Q: Hi Meredith,
I am in need of some advice and/or maybe some "just deal with it" perspective. I am a married woman with young children. My husband and I got married and then very quickly had children. As a result, we didn't have a lot of time when it was just the two of us, and the stresses of raising children have definitely gotten to us. Here is where I need the advice ...
Although I am very confident that my husband is a great father, I am much less confident that we are a healthy couple. I fantasize about divorcing him frequently, and often find myself thinking that if money and kids were not issues, I would be totally out of this relationship. I don't get much joy out of being with him, and we are constantly bickering with each other over things like cleaning, child rearing, our respective families, etc. I end up getting so angry and disgusted with him and vice versa. We've tried couples counseling and it helped a bit, but I think the fundamental issue is that I just don't like my husband very much. I find him nit-picky, defensive, annoying, and overly demanding. Any reserves we had are pretty much gone. And there's nothing really wrong with him -- he's a nice guy with a good job, good sense of humor, from a good family, etc. I'm just not that into him. But of course being married with small children makes it pretty difficult to just get up and go. I don't want to hurt them.
So, should I just deal with it and try to find things I like about my husband or should we do something else? Which is worse? Parents who don't really like each other or divorced parents? Advice? Thanks!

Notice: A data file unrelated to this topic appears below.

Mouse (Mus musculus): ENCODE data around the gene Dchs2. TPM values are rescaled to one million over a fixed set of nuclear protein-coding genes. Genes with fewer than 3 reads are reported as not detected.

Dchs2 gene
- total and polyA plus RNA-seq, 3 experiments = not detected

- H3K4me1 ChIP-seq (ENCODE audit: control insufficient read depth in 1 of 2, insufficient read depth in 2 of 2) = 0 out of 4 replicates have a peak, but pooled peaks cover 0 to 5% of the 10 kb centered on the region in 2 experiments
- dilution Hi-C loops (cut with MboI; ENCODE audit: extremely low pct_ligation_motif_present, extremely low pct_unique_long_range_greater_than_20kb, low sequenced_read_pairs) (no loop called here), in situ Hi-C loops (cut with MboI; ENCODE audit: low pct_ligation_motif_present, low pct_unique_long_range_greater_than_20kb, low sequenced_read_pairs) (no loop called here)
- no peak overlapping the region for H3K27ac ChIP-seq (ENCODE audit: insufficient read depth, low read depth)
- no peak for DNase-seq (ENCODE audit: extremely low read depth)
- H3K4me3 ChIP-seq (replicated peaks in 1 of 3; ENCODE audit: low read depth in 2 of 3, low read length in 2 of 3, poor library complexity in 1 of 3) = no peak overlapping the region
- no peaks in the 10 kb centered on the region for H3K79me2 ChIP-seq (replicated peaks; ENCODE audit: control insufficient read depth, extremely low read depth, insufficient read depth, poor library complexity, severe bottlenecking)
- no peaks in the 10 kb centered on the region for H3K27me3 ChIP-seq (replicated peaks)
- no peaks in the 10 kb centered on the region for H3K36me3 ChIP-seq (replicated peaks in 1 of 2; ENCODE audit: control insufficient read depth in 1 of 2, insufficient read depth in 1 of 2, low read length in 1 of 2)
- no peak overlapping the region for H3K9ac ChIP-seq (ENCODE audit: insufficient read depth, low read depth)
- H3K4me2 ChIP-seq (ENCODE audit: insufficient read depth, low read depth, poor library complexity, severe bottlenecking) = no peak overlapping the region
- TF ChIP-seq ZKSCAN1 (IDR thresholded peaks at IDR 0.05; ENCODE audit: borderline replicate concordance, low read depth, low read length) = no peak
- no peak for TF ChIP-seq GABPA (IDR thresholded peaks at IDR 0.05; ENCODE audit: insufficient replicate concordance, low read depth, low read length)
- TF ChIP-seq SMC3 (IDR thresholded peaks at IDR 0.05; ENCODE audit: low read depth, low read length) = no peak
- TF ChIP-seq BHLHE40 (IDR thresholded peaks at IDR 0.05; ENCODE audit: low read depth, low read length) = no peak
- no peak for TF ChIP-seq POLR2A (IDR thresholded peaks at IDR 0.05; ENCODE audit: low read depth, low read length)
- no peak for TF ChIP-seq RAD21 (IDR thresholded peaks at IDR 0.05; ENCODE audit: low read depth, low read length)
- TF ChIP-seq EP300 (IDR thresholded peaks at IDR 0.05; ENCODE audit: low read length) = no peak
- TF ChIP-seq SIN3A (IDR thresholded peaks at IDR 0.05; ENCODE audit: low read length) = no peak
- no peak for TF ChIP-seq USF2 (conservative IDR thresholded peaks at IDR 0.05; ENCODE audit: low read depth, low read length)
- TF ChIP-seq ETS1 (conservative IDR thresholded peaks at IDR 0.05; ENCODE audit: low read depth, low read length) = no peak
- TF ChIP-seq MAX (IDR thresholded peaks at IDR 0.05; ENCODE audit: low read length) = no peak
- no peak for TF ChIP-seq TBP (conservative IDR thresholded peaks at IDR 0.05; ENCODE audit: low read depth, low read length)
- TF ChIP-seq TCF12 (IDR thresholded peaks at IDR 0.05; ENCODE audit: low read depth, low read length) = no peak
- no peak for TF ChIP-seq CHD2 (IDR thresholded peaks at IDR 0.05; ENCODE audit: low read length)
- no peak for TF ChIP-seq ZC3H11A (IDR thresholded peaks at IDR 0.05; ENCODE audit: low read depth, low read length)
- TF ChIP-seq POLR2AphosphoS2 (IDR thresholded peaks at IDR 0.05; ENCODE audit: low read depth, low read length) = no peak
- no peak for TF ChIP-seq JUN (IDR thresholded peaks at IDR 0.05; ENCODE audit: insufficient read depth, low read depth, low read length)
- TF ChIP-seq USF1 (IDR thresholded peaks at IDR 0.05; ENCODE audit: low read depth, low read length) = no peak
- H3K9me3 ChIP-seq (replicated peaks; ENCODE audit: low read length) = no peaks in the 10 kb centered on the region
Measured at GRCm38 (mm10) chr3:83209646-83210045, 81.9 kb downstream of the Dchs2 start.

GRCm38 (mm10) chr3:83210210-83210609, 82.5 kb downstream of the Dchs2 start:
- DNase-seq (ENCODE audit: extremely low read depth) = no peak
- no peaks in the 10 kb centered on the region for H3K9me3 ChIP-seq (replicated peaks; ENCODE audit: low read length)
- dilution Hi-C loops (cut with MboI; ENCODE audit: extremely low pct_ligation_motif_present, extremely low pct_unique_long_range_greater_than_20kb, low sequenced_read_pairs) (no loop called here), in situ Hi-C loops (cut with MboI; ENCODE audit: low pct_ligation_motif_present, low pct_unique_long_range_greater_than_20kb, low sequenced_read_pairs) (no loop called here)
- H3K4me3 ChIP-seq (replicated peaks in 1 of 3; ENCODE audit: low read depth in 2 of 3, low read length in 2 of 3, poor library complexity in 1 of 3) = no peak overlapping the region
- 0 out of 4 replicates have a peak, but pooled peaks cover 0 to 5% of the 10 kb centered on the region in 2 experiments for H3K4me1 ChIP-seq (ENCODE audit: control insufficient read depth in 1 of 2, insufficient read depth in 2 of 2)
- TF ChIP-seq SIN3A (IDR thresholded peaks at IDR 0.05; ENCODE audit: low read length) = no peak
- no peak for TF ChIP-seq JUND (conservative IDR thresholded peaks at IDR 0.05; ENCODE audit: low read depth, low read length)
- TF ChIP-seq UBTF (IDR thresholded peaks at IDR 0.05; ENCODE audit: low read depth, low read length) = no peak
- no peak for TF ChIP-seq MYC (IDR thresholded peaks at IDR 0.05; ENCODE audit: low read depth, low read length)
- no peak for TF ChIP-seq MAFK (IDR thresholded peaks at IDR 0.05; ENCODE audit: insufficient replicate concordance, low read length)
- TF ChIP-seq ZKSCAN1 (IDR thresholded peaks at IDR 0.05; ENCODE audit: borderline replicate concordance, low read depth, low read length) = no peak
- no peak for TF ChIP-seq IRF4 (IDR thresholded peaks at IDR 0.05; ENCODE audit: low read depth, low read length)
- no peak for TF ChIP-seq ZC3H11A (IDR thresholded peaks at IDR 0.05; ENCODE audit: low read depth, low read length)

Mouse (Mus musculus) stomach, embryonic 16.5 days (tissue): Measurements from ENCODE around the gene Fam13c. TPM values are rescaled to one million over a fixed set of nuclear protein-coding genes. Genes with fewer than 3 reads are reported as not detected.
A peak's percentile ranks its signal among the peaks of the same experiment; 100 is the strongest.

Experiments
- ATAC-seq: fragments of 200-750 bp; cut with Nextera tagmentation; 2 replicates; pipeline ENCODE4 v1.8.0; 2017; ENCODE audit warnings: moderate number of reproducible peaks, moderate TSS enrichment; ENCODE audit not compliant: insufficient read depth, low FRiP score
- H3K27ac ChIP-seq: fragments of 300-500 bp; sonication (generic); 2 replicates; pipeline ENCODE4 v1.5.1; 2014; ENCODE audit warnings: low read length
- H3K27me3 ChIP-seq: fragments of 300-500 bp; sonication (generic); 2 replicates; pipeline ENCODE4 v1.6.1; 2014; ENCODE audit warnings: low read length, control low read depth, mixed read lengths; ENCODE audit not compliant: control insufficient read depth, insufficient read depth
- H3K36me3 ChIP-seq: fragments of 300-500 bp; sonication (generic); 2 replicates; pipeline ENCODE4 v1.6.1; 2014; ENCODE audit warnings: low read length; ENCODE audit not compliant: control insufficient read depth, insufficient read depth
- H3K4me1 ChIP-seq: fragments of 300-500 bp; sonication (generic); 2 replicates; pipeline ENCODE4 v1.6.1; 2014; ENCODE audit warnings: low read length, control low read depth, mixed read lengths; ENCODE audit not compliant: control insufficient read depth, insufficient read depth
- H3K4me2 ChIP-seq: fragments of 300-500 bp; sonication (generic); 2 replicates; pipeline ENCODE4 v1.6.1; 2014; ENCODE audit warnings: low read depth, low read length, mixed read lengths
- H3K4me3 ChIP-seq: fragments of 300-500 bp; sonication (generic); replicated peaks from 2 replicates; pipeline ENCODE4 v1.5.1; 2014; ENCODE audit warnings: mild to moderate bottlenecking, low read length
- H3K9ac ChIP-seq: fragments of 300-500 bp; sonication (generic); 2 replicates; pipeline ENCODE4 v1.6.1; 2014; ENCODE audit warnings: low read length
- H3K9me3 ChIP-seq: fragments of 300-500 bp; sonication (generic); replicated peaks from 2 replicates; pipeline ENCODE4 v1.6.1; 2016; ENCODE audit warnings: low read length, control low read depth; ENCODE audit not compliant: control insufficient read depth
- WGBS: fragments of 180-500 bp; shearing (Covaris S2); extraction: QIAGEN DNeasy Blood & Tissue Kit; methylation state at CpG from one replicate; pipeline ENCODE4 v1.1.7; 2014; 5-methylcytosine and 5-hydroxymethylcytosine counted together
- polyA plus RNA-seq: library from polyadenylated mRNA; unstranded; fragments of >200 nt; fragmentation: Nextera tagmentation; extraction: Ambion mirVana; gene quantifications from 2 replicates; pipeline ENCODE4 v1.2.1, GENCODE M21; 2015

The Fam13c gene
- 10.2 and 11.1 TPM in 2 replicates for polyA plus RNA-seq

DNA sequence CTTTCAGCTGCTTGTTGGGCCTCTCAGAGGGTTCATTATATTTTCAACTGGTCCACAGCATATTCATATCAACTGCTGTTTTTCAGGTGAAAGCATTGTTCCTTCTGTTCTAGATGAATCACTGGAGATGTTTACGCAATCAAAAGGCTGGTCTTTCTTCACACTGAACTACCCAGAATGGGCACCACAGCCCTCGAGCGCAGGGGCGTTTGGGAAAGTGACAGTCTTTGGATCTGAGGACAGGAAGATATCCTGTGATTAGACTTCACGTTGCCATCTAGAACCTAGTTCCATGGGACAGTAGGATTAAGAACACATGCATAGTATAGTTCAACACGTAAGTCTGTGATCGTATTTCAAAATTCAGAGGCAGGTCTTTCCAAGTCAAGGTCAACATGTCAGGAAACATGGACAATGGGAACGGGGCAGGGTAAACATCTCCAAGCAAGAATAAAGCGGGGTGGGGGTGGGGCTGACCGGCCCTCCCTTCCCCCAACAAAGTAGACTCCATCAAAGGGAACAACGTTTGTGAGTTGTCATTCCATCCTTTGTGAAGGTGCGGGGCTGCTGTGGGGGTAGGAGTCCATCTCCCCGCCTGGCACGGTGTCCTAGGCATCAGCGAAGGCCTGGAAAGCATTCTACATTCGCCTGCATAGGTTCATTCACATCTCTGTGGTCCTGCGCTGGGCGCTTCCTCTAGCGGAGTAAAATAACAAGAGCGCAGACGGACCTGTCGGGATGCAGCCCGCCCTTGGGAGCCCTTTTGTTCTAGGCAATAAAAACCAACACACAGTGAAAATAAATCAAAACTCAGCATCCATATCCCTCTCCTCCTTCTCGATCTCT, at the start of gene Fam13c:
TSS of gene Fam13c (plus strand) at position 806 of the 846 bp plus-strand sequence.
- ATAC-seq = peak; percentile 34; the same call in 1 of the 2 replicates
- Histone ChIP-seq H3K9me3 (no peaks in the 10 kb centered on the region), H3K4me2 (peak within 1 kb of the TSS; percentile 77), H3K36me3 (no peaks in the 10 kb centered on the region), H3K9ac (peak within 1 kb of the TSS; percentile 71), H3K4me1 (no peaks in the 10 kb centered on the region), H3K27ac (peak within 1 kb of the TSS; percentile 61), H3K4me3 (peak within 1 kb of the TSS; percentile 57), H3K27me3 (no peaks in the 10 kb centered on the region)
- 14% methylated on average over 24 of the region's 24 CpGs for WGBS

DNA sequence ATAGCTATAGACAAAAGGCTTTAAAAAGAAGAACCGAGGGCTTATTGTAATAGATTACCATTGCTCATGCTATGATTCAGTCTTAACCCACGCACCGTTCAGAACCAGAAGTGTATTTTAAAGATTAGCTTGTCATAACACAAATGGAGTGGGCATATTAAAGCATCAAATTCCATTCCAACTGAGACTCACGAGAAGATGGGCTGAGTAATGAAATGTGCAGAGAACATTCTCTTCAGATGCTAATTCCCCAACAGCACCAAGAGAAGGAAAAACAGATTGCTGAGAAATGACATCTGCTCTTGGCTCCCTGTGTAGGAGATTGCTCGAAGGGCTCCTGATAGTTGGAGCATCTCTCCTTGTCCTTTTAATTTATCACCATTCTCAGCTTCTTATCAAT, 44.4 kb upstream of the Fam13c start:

– Trouble in Suburban Paradise, Medford
A: I would never tell you to "just deal with it," TISP. Is that even possible at this point?
Experts go back and forth about the kid issue, but my official, advice-columnist opinion is that kids are happier when they have happy parents. Of course, divorce won't necessarily make you happy. It might solve some problems, but it will absolutely create others.
I don't know enough about your situation to endorse divorce. I will only say that if you are certain that there is no love to rediscover, no healthy partnership to save, and no future laughs to be shared as partners, then yes, divorce seems like a pretty practical option.
If I had you in a room with me I'd have to ask: 1) What spawned this marriage to begin with? 2) Were you happy during that short time without kids? 3) When you fantasize about divorcing your husband, how do you envision your single life?
It sounds like you need to bring up divorce in therapy because that's where you can safely answer my questions and decide what's at the root of this. There are ways to avoid bickering about cleaning, kids, and in-laws, but if the fundamental issue is that you're not into (and maybe don't like) your spouse, you're just going to keep hitting a wall.
Go back to that therapist and ask: What is the best-case scenario for this marriage? Then talk about my questions and find out whether your husband has the same answers.
Readers? Therapy? Divorce? Is this about the kids? Help.
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Meredith Goldstein is a Boston Globe columnist who follows relationship trends and entertainment. She offers daily advice on Love Letters — and welcomes your comments. Meredith is also the author of "The Singles," a novel about complicated relationships. Follow Meredith at www.meredithgoldstein.netand on Twitter. Love Letters can be found in the print edition of The Boston Globe every Saturday in the G section.